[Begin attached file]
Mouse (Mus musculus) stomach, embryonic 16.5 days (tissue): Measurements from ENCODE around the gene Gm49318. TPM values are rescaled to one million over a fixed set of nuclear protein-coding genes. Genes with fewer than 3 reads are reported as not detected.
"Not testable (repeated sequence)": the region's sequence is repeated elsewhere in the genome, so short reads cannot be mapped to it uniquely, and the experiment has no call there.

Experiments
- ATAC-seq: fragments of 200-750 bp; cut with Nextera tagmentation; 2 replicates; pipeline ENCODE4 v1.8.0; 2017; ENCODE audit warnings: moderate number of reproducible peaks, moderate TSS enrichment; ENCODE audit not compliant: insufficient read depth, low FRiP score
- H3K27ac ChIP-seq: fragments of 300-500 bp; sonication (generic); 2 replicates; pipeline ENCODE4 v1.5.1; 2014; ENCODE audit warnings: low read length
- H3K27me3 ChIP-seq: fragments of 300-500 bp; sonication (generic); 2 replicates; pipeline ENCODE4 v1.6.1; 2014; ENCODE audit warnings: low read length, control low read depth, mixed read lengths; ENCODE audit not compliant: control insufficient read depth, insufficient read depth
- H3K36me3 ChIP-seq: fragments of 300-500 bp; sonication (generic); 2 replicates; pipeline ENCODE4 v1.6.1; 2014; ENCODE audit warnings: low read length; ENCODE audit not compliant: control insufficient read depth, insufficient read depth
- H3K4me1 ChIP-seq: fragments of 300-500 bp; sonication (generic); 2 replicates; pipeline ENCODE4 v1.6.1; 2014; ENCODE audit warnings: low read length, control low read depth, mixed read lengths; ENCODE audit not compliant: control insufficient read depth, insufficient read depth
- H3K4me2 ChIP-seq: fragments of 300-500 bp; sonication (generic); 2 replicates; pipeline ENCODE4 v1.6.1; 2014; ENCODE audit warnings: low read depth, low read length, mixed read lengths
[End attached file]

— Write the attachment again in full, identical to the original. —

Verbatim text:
Mouse (Mus musculus) stomach, embryonic 16.5 days (tissue): Measurements from ENCODE around the gene Gm49318. TPM values are rescaled to one million over a fixed set of nuclear protein-coding genes. Genes with fewer than 3 reads are reported as not detected.
"Not testable (repeated sequence)": the region's sequence is repeated elsewhere in the genome, so short reads cannot be mapped to it uniquely, and the experiment has no call there.

Experiments
- ATAC-seq: fragments of 200-750 bp; cut with Nextera tagmentation; 2 replicates; pipeline ENCODE4 v1.8.0; 2017; ENCODE audit warnings: moderate number of reproducible peaks, moderate TSS enrichment; ENCODE audit not compliant: insufficient read depth, low FRiP score
- H3K27ac ChIP-seq: fragments of 300-500 bp; sonication (generic); 2 replicates; pipeline ENCODE4 v1.5.1; 2014; ENCODE audit warnings: low read length
- H3K27me3 ChIP-seq: fragments of 300-500 bp; sonication (generic); 2 replicates; pipeline ENCODE4 v1.6.1; 2014; ENCODE audit warnings: low read length, control low read depth, mixed read lengths; ENCODE audit not compliant: control insufficient read depth, insufficient read depth
- H3K36me3 ChIP-seq: fragments of 300-500 bp; sonication (generic); 2 replicates; pipeline ENCODE4 v1.6.1; 2014; ENCODE audit warnings: low read length; ENCODE audit not compliant: control insufficient read depth, insufficient read depth
- H3K4me1 ChIP-seq: fragments of 300-500 bp; sonication (generic); 2 replicates; pipeline ENCODE4 v1.6.1; 2014; ENCODE audit warnings: low read length, control low read depth, mixed read lengths; ENCODE audit not compliant: control insufficient read depth, insufficient read depth
- H3K4me2 ChIP-seq: fragments of 300-500 bp; sonication (generic); 2 replicates; pipeline ENCODE4 v1.6.1; 2014; ENCODE audit warnings: low read depth, low read length, mixed read lengths